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I'm newbie on thrift. I wrote a thrift server in python, also client in python too.

Here is my thrift defination:

struct RatingByReport {
    1: required string ticker,
    2: required i32 cnt_institution,
    3: optional list<string> strong_buy,
    4: optional list<string> buy,
    5: optional list<string> neutral,
    6: optional list<string> sell,
    7: optional list<string> strong_sell,
    8: optional i32 cnt_maintain,
    9: optional i32 cnt_upgrade,
    10: optional i32 cnt_downgrade,
    11: optional i32 avg_score,
    12: optional string adjustment
}

struct TableRatingByReport {
    1: required list<string> head,
    2: required list<RatingByReport> body,
    3: optional struct.CadaTranslation translation
}



service china{
    void ping(),
    TableRatingByReport rating_byreport(1:string ticker) throws (1:struct.CadaInternalError error)
}

Here is my server side:

handler = StockChinaHandler()
processor = china.Processor(handler)
#startup()

transport = TSocket.TServerSocket(port=30303)
tfactory = TTransport.TBufferedTransportFactory()
pfactory = TBinaryProtocol.TBinaryProtocolFactory()

server = TServer.TSimpleServer(processor, transport, tfactory, pfactory)
#server = TProcessPoolServer.TProcessPoolServer(processor, transport,
#        tfactory, pfactory)

print "Start server..."
import cProfile
print >>open('/tmp/test.log', 'w'), cProfile.run('server.serve()',
        sort='cumulative')
#server.serve()
print "done!"

Client side:

# Make socket
transport = TSocket.TSocket('localhost', 30303)

# Buffering is critical. Raw sockets are very slow
transport = TTransport.TBufferedTransport(transport)

# Wrap in a protocol
protocol = TBinaryProtocol.TBinaryProtocol(transport)

# Create a client to use the protocol encoder
client = china.Client(protocol)

# Connect!
transport.open()

client.ping()
print "ping()"

print msg
msg = client.rating_byreport('2012-01-04')
print msg
transport.close()

cProfile result:

       ncalls  tottime  percall  cumtime  percall filename:lineno(function)
        1    0.000    0.000  230.968  230.968 <string>:1(<module>)
        1    0.000    0.000  230.968  230.968 TServer.py:74(serve)
        3    0.000    0.000  225.967   75.322 TSocket.py:172(accept)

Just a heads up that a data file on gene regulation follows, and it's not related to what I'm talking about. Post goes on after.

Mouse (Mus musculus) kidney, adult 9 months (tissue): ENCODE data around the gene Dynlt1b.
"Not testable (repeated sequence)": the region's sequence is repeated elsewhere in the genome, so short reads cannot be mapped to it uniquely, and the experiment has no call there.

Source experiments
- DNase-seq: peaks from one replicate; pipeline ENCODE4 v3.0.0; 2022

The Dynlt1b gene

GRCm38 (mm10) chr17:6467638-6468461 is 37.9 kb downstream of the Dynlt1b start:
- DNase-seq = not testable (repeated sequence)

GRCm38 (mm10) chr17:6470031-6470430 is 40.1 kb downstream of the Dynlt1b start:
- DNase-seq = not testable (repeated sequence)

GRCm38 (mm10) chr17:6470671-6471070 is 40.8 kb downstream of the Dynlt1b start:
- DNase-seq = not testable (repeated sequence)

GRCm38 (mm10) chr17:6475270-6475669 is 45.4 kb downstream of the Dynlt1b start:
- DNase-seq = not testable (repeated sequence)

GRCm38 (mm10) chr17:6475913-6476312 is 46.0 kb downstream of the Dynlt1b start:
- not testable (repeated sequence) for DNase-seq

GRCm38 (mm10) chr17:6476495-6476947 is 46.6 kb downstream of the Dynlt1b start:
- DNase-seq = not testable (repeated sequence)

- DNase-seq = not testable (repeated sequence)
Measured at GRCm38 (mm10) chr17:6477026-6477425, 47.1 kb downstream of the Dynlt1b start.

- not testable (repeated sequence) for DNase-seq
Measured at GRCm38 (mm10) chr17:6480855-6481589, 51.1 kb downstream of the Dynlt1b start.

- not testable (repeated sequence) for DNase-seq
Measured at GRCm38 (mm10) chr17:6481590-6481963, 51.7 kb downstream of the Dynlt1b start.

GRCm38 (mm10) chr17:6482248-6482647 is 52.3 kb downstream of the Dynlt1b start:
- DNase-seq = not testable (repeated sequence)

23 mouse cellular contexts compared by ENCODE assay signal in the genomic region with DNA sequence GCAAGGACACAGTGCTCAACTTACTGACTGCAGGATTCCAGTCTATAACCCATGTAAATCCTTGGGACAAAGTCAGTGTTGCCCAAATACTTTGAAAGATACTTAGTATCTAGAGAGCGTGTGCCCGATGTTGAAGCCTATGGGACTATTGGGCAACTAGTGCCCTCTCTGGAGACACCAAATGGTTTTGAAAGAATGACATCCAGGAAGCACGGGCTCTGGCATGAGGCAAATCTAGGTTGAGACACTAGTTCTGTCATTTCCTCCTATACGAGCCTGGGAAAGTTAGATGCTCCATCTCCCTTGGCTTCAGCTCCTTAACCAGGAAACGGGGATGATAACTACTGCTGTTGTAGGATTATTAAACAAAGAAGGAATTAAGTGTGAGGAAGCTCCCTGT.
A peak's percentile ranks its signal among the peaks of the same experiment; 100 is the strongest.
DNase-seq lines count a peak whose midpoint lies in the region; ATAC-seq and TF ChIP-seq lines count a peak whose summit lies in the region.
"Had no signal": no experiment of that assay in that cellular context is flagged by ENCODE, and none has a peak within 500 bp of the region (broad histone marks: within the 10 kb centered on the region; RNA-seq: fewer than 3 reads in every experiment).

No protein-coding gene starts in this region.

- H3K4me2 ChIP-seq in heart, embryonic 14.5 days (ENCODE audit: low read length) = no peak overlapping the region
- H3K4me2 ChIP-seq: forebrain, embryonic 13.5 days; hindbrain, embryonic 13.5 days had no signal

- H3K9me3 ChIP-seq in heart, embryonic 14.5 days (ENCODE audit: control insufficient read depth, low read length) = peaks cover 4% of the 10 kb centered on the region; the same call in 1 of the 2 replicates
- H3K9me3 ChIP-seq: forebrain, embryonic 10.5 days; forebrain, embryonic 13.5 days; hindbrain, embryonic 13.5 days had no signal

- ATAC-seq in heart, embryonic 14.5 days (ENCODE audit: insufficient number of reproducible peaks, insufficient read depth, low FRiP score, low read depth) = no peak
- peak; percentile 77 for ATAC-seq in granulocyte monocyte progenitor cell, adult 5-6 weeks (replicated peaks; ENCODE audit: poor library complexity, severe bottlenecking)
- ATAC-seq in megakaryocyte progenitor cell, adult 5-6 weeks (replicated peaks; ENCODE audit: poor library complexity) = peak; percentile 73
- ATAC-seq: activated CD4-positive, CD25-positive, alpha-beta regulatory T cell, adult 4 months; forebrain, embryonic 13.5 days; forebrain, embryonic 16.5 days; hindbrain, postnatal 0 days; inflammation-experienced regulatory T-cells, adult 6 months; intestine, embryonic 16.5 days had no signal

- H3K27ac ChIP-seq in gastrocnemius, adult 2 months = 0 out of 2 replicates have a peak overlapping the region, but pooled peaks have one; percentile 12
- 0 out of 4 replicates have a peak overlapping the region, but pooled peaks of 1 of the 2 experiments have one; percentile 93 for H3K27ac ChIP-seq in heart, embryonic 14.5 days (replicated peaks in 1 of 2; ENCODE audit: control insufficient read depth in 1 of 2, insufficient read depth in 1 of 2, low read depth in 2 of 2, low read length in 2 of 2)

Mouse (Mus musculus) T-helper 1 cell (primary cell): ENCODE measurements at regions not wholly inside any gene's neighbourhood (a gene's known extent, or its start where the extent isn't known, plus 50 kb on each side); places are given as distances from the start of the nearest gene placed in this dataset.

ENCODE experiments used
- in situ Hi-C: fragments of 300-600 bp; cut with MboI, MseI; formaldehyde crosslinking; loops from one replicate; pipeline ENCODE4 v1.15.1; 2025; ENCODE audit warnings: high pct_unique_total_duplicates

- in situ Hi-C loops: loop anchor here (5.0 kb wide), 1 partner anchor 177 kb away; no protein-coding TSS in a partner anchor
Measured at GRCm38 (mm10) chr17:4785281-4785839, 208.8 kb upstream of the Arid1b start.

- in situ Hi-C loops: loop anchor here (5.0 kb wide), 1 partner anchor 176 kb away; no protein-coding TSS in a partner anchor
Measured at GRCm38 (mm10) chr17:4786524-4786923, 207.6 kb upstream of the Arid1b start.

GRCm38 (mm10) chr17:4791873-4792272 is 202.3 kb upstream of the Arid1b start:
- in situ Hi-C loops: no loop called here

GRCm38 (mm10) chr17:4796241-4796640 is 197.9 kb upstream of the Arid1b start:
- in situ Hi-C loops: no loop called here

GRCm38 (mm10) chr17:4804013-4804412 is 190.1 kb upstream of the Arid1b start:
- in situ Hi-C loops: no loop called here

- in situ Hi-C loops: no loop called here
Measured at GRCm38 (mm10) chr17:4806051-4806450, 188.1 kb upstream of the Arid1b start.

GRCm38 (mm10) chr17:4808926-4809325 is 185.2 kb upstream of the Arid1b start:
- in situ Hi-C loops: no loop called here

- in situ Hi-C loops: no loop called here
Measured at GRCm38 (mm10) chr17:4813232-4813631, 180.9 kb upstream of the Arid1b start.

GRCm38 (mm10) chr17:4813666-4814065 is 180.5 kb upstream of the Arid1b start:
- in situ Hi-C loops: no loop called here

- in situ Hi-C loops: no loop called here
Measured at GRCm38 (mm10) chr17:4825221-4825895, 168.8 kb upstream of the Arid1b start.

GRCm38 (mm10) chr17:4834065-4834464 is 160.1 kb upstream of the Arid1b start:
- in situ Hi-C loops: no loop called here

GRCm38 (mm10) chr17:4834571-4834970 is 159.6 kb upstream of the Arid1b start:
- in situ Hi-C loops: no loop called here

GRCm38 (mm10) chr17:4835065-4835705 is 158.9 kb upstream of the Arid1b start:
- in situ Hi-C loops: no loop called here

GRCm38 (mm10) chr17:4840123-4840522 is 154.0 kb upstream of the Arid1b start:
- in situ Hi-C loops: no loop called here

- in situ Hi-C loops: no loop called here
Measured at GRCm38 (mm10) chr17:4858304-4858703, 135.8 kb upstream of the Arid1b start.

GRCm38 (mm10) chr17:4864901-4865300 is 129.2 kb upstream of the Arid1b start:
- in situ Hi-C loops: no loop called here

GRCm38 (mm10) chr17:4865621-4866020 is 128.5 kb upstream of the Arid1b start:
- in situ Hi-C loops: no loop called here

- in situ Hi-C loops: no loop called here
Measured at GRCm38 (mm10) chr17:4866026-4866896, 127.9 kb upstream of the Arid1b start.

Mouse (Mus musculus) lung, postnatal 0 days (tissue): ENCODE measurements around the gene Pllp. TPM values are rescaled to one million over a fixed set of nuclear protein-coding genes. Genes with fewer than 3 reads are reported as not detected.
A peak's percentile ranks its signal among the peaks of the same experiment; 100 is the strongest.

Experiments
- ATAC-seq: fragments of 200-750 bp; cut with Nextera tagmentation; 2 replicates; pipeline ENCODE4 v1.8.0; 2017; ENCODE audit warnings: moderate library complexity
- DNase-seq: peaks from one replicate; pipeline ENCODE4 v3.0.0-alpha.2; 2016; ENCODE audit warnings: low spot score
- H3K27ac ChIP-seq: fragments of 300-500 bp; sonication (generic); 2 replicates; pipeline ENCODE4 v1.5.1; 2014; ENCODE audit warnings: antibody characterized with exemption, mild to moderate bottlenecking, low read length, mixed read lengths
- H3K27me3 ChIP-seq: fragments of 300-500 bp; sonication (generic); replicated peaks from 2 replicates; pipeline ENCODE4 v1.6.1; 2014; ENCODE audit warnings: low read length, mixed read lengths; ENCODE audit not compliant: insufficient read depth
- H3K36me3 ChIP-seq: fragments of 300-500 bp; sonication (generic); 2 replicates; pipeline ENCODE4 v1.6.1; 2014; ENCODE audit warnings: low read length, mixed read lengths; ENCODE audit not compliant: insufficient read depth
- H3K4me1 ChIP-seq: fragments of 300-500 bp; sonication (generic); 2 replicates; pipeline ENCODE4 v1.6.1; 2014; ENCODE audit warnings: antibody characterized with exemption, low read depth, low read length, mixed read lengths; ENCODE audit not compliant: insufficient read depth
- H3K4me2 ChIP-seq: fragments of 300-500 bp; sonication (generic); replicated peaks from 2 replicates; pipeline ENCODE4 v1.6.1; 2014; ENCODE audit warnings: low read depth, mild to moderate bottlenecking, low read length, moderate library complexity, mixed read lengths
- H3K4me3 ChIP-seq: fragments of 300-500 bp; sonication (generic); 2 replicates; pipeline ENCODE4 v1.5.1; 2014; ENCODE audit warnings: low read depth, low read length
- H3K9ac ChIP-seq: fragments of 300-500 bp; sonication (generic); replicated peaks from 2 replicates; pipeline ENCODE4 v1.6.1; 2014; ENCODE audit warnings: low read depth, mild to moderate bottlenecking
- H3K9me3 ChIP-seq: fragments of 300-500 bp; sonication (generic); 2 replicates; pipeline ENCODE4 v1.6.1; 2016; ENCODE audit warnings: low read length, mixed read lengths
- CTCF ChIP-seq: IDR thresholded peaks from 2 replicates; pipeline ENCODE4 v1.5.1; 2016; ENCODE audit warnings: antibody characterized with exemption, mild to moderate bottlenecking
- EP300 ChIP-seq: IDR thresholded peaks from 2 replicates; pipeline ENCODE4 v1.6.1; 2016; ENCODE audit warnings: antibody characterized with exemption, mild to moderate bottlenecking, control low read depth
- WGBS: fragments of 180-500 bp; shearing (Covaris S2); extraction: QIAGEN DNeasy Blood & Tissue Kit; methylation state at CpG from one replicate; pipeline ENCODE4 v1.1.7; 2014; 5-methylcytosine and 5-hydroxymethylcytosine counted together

3    0.000    0.000  225.967   75.322 socket.py:194(accept)
        3  225.967   75.322  225.967   75.322 {method 'accept' of '_socket.socket' objects}
        5    0.003    0.001    4.993    0.999 china.py:140(process)
        1    0.000    0.000    3.200    3.200 china.py:177(process_rating_byreport)
        1    0.000    0.000    2.366    2.366 china.py:500(write)
        1    0.003    0.003    2.366    2.366 ttypes.py:515(write)
     1455    0.261    0.000    2.363    0.002 ttypes.py:364(write)
   155556    0.246    0.000    1.995    0.000 TCompactProtocol.py:38(nested)
   145880    0.298    0.000    1.640    0.000 TCompactProtocol.py:255(__writeString)
       18    1.370    0.076    1.370    0.076 {method 'recv' of '_socket.socket' objects}
        5    0.000    0.000    1.292    0.258 TCompactProtocol.py:306(readMessageBegin)
       13    0.000    0.000    1.292    0.099 TCompactProtocol.py:286(__readUByte)
       26    0.000    0.000    1.291    0.050 TTransport.py:54(readAll)
       26    0.000    0.000    1.291    0.050 TTransport.py:154(read)
        5    0.000    0.000    1.291    0.258 TSocket.py:101(read)

In my case, TableRatingByReport instance got a body with 1400 rows(list\), and It cost over 3 seconds(function *process_rating_byreport*, which is auto generate by thift) to generate binnary content. I don't know why it is so slow.

Using json to serialize the same data, It's only spend less than 200 ms.

I'm wondering did I use the uncorrect way to manipulate thrift?

Thanks.

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1 Answer 1

Use TBinaryProtocolAccelerated if speed is important. It is implemented in C and is about 10x faster than Python implementation of TBinaryProtocol.

Also, in your benchmark are comparing raw JSON parsing to full Thrift parsing, which is not a fair comparison. Try creating all the Thrift objects from the parsed JSON to see whether the overhead comes from parsing or instantiating so many PyObjects.

Regardless, if you care about parsing performance and JSON is sufficient for your application (i.e. you use no binary data, you don't want a nice RPC interface, etc) then you should use it.

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